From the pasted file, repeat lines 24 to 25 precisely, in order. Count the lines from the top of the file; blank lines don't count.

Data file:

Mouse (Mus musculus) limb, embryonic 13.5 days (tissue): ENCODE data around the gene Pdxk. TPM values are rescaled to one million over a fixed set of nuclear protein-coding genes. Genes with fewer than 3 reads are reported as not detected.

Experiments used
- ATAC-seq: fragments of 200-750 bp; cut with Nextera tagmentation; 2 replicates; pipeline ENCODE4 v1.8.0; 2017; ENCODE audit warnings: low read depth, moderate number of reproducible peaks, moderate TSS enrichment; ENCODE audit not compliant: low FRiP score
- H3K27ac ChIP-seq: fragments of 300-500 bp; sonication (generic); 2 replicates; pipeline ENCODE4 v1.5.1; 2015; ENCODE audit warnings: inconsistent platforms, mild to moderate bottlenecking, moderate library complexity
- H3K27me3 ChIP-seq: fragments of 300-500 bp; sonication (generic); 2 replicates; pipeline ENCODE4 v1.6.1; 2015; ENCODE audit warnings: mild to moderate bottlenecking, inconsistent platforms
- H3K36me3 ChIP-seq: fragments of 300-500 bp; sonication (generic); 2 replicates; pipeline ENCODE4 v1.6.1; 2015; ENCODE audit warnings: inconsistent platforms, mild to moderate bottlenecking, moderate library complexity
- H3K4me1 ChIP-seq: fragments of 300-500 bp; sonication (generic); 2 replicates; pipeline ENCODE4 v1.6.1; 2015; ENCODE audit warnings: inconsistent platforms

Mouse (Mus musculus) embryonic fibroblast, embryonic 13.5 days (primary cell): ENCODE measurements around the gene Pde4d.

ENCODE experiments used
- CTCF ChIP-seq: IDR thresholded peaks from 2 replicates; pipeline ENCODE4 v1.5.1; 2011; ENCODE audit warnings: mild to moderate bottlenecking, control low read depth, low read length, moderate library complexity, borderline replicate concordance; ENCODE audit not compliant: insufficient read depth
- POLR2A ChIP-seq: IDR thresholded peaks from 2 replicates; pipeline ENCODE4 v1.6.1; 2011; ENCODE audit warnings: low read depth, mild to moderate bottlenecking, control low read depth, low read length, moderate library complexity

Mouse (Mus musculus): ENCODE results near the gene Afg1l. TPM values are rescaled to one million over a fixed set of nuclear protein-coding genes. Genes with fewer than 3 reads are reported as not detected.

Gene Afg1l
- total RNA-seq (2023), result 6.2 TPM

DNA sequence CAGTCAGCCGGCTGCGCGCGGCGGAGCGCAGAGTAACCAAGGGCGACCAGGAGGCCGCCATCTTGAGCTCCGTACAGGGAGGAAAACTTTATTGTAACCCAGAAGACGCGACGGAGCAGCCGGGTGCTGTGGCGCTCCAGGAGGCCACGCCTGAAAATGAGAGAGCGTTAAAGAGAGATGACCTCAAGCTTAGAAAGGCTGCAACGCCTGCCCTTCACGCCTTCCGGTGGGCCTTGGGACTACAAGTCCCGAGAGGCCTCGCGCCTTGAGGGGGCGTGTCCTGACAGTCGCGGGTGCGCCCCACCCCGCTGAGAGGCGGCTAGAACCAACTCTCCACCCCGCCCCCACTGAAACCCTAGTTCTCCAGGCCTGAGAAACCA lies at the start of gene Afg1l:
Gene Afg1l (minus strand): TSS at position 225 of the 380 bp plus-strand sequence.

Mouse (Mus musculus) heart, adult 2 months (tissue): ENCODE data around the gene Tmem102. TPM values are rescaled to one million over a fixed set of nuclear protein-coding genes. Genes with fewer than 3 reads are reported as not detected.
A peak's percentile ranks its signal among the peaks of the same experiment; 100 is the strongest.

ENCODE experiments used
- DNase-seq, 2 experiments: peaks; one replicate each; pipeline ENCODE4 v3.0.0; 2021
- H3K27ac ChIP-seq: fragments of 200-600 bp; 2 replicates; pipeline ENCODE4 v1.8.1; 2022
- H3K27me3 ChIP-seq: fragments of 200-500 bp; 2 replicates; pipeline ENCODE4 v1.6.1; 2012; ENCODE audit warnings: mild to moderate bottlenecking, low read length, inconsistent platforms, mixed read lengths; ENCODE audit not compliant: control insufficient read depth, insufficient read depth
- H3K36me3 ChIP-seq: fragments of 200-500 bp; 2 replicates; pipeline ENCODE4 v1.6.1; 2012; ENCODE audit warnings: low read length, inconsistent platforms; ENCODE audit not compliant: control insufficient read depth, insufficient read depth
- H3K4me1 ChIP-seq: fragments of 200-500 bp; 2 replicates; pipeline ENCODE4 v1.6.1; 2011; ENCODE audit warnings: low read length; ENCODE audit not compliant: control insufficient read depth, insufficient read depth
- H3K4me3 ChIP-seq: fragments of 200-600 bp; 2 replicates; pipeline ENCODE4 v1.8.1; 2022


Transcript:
- H3K4me1 ChIP-seq: fragments of 200-500 bp; 2 replicates; pipeline ENCODE4 v1.6.1; 2011; ENCODE audit warnings: low read length; ENCODE audit not compliant: control insufficient read depth, insufficient read depth
- H3K4me3 ChIP-seq: fragments of 200-600 bp; 2 replicates; pipeline ENCODE4 v1.8.1; 2022